It must be emphasized that an Investor merely purchasing a Stablecoin with the expectation of profit will not render the transaction a Security transaction requiring registration unless the profits is expected from the activities of the Issuer or some other third party. For example, profits from increased market cap of a rebasing algorithmic Stablecoin would likely be from the activities of the Issuer in manipulating supply and profits in Seigniorage algorithmic Stablecoins will likely be from the activities of the Issuer in making decisions about the supply/value of the various tokens in the Stablecoin ecosystem.

However, where profit made/expected is incidental to the use of the Stablecoin for functionality or not based on the managerial/entrepreneurial effort of the Issuer, it is highly unlikely that such issuance will be treated as a Securities Transaction.



Irrespective of the security status analysis, a fixed-redemption fiat-collateralized Stablecoin would very likely be regarded as receipt of deposit. This is because the Issuer receives value[23]from the Investor/User and, in turn, gives the Investor/User of the Stablecoins the assurance that such Stablecoins can be redeemed for a specific amount of money.

This classification implies that the Issuer of such stable coins would likely be subject to the provision of BOFIA and must consequently be incorporated in Nigeria and obtain a banking license from the CBN.[24]A non-bank Issuer looking to issue such Stablecoins would likely have to treat the investment from Users/Investors as credit and deal with the same as a Capital Market Agent such as a Broker, Fund Manager etc.

Similarly, irrespective of the security status analysis of the Stablecoin itself, the Sharecoin in a Seigniorage algorithmic Stablecoin may be treated as a participatory interest in a collective investment scheme.[25]Such classification will trigger registration requirements with the SEC.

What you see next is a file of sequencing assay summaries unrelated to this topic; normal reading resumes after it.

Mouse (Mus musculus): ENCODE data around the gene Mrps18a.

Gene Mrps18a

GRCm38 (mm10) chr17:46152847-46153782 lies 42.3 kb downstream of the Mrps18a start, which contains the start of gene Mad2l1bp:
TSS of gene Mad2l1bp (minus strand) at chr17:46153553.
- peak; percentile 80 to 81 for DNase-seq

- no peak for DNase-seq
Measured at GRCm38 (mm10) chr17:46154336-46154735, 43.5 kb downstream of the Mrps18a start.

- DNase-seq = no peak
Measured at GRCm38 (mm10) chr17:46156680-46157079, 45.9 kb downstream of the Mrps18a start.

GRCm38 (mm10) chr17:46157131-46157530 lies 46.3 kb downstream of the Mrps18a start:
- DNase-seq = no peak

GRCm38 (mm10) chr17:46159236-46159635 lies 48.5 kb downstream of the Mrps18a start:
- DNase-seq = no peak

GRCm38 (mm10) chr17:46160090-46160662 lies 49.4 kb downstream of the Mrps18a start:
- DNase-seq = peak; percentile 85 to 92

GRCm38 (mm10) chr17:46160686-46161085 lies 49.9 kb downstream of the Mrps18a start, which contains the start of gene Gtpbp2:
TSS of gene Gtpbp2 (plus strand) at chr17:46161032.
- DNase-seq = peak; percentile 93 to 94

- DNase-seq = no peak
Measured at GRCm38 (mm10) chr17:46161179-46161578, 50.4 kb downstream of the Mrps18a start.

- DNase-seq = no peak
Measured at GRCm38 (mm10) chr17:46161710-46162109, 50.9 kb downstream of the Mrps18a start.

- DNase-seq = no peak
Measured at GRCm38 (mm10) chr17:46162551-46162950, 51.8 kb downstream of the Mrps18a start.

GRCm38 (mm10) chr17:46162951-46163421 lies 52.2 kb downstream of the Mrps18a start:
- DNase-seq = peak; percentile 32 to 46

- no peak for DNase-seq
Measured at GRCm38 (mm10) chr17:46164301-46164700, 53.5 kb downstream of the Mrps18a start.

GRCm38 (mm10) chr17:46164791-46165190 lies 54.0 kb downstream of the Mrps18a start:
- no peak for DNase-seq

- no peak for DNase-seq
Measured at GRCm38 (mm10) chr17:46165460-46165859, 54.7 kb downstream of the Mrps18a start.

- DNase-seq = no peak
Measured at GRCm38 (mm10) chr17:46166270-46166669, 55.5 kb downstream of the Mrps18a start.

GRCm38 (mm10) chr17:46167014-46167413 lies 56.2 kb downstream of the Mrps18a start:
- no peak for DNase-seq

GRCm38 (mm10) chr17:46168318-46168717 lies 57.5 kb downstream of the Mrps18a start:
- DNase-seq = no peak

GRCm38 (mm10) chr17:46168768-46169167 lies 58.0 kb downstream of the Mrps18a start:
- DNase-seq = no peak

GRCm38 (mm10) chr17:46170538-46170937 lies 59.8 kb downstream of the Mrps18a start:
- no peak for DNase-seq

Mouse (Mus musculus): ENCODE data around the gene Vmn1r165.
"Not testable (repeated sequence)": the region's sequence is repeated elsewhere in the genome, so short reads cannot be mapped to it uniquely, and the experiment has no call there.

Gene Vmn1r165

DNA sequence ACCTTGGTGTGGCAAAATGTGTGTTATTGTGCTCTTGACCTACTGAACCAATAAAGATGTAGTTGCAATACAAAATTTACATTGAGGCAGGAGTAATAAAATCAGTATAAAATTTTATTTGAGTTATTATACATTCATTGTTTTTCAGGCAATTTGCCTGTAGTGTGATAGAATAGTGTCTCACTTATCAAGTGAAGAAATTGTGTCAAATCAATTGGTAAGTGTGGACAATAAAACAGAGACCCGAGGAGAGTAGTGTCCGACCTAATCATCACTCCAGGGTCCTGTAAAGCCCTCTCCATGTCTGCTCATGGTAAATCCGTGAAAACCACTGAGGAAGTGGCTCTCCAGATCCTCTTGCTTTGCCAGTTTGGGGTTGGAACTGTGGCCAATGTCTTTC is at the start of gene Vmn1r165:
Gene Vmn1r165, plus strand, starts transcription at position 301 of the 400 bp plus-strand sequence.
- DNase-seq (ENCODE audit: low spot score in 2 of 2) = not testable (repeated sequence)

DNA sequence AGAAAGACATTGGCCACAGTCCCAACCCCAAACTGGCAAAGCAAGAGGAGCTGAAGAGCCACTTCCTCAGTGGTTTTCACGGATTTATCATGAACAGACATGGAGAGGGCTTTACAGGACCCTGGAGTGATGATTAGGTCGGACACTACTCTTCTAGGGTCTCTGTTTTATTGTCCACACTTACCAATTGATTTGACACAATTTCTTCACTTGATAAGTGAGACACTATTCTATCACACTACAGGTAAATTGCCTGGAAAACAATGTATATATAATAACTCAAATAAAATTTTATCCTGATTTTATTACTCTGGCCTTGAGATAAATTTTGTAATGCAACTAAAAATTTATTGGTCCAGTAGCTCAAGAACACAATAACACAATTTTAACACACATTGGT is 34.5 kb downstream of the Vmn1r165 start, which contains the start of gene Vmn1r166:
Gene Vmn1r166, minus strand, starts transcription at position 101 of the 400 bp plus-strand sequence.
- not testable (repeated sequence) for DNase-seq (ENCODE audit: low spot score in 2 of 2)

Private companies are prohibited from acting as Issuers of Stablecoins in Nigeria. This is because private companies are generally prohibited from inviting the public to subscribe for their securities and/or deposit money for fixed periods or payable at call.[26]

Consequently, regardless of the classification as a Security, Digital Asset, Virtual Asset or not, private companies cannot issue Stablecoins. Stablecoins are typically issued by Public Companies while most State Bodies would rather issue Central Bank Digital Currency, as was done by the Central Bank of Nigeria when it issued the e-naira in 2021.[27]


In addition to the regulatory requirements set out above, there are various practical requirements that a prospective Issuer of Stablecoins must comply with and some of these requirements are incidental to meeting regulatory obligations.

The Issuer must publish a whitepaper alongside its tokenomics and roadmap,[28]the Issuer must also provide its Coin name, proposed ticket symbol, github link tokenomics and roadmap, provide general information such as Coin name and proposed ticket symbol, Github Link and the team behind the token.

The Issuer must also meet prudential requirements such as risk management framework, business continuity plans, security arrangements as well as orderly failure and insolvency plans.

In essence, a prospective Issuer would have to meet the listing requirements of major cryptocurrency exchange platforms in order to receive acceptance and adoptions. These requirements vary across exchange platforms and are regulated updated.


All prospective Issuers of Stablecoins in Nigeria or targeting Nigeria are, on a preliminary note, required to register as a VASP in Nigeria and file an initial assessment filing and possibly required to register the proposed Stablecoins with the SEC.

Where the Stablecoin is backed mostly by Naira-denominated instruments and partly by other means, it is likely that the Issuer will be required to obtain a banking license and possibly register with the SEC where, for example, it is a fractional algorithmic Stablecoin.

It must be emphasized that final thoughts cannot be communicated in the absence of a draft/proposed whitepaper and even in the presence of same, there will likely be need to seek various clarifications from the Regulators.

[1]CoinMarketCap, “Bitcoin” available at 4 July 2022.

[2]It was reported in June 2020 that, for the first time, there was more value in transactions using Stablecoins than in Bitcoin. This trend has continued over time. See

[3]HM Treasury, “UK regulatory approach to cryptoassets and stablecoins: consultation and call for evidence” available at 19 July 2022.

[4]See for example US

[5]See for example USDT.

[6]See for example PAX Gold

[7]See for example DAI.

[8]A fixed redemption value means the Stablecoin has a fixed face value at which it is initially sold and the holder can redeem the Stablecoin on demand for that amount or, in the case of commodity-collateralized Stablecoins, possibly for the fiat equivalent of the face value. An example of this is USDT which has a face value of 1 USD and is redeemed for exactly 1 USD.